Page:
Children in Great Neck seek to send hope to separated migrant children

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A pair of children work on crafting a message for migrant children. (Photo by Janelle Clausen)
A pair of children work on crafting a message for migrant children. (Photo by Janelle Clausen)

Sam Bernstein, 7, a light-haired boy in a green shirt, hunches over cards with a marker in hand. He sometimes asks how to spell a word.

Sam Bernstein, 7, holds up a message he hopes to send to children who need help. (Photo by Janelle Clausen)
Sam Bernstein, 7, holds up a message he hopes to send to children who need help. (Photo by Janelle Clausen)

But Sam keeps penning messages he wants to send to migrant children his age still separated from their parents, ranging from “don’t give up, we will help” to “we sent you gifts, please have fun with them.”

“It was important enough that I felt like my ankles were unscrewing, but I still wanted to come here, because I would feel guilty if I didn’t,” Sam said.

A row of children work on their postcards. (Photo by Janelle Clausen)

Sam was one of at least a dozen children to stop by a line of tables at Allenwood Park late Thursday afternoon, with a goal of sending hope to children separated at the border from their parents due to a Trump administration policy attempting to deter illegal border crossings.

The Chai sub-group of the Great Neck chapter of Hadassah, an organization of Jewish women aiming to “effect change through advocacy, advancing health and well-being, and support of Israel,” according to its website, organized the activities.

The event featured paint, markers, colored pencils and crayons to create colorful cards. Many children and their parents also flooded the home of Hadassah Co-President Debbie Doustan with gifts like puzzles, notebooks and toys throughout the day to be sent to the non-profit Cayuga Centers with the cards and in turn distributed to migrant children.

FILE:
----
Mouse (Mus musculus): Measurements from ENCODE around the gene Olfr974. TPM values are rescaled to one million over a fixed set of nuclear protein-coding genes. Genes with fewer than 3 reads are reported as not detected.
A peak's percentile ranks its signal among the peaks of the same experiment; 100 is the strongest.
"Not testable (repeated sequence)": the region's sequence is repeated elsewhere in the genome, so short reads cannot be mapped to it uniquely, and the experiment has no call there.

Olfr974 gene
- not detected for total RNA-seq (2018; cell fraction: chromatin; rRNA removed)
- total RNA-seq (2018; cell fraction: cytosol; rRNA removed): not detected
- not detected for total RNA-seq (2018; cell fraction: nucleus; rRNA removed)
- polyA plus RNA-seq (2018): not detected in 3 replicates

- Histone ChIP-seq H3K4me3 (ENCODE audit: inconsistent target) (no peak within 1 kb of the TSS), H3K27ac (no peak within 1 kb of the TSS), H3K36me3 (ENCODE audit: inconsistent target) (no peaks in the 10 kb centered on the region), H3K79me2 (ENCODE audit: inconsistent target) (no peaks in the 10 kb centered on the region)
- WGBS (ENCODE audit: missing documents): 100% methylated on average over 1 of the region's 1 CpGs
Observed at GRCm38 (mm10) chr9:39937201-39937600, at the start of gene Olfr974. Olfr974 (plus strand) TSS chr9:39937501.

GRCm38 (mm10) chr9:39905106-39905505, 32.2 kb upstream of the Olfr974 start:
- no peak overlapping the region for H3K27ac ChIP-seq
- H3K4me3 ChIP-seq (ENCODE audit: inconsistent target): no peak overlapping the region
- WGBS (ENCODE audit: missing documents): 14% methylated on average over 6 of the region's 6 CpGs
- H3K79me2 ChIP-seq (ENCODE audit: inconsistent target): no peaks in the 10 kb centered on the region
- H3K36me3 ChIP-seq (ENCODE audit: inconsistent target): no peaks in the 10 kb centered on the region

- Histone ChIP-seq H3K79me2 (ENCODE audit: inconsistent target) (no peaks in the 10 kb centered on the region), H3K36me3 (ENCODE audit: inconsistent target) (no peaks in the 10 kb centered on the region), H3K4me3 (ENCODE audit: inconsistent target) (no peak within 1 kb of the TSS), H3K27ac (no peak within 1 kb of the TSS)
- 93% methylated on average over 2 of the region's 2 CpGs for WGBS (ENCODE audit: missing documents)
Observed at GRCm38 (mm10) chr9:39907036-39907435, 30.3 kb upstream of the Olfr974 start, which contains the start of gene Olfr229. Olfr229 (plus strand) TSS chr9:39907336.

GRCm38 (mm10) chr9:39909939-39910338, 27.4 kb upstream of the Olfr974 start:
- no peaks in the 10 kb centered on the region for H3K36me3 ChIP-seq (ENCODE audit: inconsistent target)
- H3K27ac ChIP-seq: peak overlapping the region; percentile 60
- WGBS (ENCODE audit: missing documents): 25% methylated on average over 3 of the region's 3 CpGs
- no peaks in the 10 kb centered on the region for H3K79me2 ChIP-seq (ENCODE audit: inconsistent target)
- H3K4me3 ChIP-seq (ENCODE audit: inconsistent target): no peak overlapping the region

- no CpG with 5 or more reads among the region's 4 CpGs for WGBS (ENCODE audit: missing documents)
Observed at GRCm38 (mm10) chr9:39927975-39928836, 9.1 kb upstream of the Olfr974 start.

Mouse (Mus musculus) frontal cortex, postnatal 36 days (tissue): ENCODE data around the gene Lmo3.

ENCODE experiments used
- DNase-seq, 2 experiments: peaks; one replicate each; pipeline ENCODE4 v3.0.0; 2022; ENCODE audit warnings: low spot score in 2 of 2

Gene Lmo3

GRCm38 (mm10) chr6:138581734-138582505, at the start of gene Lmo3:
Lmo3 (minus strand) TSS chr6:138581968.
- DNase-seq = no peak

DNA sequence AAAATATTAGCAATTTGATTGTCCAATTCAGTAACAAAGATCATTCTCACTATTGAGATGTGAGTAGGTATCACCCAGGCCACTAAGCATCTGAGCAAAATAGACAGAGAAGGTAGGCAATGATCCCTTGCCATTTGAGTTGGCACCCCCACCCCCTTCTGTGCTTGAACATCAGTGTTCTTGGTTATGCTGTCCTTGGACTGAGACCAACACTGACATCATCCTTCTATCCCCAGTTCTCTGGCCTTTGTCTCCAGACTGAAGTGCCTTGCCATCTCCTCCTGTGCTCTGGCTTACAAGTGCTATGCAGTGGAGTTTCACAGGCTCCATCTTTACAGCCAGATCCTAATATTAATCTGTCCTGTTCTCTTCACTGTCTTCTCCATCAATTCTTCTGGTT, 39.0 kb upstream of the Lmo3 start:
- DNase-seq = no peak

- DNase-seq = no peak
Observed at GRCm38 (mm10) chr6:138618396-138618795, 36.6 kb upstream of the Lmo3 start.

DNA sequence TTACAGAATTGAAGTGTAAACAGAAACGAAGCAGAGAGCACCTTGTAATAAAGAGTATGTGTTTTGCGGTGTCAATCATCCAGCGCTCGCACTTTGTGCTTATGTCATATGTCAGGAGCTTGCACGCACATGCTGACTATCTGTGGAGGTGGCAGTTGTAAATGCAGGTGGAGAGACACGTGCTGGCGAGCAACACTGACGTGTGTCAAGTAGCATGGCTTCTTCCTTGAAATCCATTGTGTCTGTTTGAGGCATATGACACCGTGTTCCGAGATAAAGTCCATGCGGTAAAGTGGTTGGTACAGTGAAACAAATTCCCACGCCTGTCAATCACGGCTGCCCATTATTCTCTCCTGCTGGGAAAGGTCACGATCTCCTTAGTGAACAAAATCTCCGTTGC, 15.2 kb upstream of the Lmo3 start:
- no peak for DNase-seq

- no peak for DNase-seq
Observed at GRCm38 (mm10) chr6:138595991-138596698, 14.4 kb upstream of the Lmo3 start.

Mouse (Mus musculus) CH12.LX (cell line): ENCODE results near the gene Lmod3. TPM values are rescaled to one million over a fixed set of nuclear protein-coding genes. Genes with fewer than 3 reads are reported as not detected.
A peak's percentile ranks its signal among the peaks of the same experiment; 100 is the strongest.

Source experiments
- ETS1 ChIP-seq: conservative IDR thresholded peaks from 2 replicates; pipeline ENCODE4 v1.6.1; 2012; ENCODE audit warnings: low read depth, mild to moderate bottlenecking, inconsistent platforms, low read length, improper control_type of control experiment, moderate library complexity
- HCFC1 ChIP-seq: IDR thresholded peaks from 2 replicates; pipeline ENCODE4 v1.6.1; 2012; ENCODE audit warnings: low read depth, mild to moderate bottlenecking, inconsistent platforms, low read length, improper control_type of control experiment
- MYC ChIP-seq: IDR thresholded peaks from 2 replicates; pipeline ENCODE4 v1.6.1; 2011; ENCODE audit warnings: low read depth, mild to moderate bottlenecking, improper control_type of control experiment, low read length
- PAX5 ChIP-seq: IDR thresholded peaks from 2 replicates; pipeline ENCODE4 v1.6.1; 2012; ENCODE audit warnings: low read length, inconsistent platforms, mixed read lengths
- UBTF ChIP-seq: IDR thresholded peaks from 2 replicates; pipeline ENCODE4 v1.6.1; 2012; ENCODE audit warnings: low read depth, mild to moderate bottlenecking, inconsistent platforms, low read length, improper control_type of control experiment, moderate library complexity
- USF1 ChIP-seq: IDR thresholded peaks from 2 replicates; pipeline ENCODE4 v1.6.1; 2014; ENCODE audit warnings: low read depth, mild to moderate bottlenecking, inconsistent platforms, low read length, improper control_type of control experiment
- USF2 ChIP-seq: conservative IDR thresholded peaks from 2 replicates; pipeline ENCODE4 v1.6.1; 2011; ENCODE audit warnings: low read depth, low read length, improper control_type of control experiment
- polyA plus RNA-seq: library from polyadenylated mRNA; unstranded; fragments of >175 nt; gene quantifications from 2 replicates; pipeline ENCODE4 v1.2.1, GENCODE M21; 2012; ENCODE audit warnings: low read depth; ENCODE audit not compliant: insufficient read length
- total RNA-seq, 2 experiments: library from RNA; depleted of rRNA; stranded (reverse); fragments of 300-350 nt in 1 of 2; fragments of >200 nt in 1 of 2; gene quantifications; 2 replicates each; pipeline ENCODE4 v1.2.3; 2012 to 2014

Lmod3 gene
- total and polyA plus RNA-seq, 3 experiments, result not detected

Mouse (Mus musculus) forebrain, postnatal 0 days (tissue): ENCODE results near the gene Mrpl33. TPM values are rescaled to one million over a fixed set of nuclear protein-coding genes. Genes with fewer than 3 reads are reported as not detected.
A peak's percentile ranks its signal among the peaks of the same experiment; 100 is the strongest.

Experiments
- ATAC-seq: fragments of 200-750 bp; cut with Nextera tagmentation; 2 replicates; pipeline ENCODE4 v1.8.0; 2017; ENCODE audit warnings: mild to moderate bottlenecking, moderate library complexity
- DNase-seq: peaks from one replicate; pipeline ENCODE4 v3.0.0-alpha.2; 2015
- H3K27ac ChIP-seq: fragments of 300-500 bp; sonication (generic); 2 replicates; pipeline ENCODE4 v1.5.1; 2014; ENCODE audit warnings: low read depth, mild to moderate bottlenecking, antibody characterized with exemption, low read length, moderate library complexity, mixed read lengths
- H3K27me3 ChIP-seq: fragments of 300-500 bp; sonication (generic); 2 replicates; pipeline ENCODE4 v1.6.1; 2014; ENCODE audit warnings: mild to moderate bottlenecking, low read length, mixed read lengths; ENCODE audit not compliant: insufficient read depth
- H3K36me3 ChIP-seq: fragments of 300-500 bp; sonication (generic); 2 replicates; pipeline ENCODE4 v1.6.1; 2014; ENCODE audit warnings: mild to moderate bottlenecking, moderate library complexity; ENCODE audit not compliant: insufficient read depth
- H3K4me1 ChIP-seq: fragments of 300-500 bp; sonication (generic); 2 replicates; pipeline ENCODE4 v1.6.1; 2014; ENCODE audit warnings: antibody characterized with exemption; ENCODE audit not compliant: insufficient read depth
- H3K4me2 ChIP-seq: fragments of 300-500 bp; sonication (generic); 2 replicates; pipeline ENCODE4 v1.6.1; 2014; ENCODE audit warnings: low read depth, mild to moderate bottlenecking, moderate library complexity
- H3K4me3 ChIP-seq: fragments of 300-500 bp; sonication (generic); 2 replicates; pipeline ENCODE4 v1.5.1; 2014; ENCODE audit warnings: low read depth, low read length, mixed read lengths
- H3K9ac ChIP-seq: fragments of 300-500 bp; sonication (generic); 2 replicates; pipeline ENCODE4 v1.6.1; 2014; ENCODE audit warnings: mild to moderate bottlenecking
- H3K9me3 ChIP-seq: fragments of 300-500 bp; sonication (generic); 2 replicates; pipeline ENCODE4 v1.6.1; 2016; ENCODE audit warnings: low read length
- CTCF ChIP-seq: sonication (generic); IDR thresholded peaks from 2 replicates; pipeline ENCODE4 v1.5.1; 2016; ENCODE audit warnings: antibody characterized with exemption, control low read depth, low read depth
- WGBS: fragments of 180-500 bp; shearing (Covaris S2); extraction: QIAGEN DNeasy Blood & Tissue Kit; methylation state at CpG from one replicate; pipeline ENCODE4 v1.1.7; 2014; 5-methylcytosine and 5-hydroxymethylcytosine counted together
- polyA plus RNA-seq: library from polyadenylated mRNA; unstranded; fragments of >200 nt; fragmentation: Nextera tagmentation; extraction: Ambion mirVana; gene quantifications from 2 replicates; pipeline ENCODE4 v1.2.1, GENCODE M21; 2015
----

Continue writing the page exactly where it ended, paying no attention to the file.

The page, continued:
Hadassah collected toys, notebooks and other goods to send to Cayuga Center so they can reach migrant children. (Photo by Janelle Clausen)
Hadassah collected toys, notebooks and other goods to send to Cayuga Center so they can reach migrant children. (Photo by Janelle Clausen)

“What we do with our kids is that we have stations set up for them to make postcards, so that when the kids get all the equipment and toys and school supplies they’ll have a little personal note from the kids,” Doustan said. “And that way we’re teaching our kids the importance of giving back and helping and making a difference.”

"We are thinking of you!" this postcard reads "¡Estamos pensado en ti!" (Photo by Janelle Clausen)
“We are thinking of you!” this postcard reads “¡Estamos pensado en ti!” (Photo by Janelle Clausen)

Lauren Jucem, another co-president of Hadassah, also described the event as one of their kids showing solidarity with other children.

“The cards are showing support and letting these kids know that we care and other kids care,” Juceam said. “So it’s children helping children.”

According to court filings by the U.S. government, 1,442 children have been reunited with parents in Immigration Customs Enforcement custody and 378 have been “discharged in other appropriate circumstances.”

A sign once held at a protest in Great Neck, calling for the reunification of separated families, made an appearance at the event. (Photo by Janelle Clausen)
A sign once held at a protest in Great Neck, calling for the reunification of separated families, made an appearance at the event. (Photo by Janelle Clausen)

But more than 700 children are still not united with parents, the documents show, meaning the government has failed to meet the July 26 deadline set by federal Judge Dana Sabraw to reunite all the families.

And for Sam, this is definitely “not okay.”

“I would say, ‘please help these people, they need help, because they got separated from their parents and they are sad and it’s not okay,” Sam said when asked what he wanted to tell people. “’They should be reunited with their parents.’”

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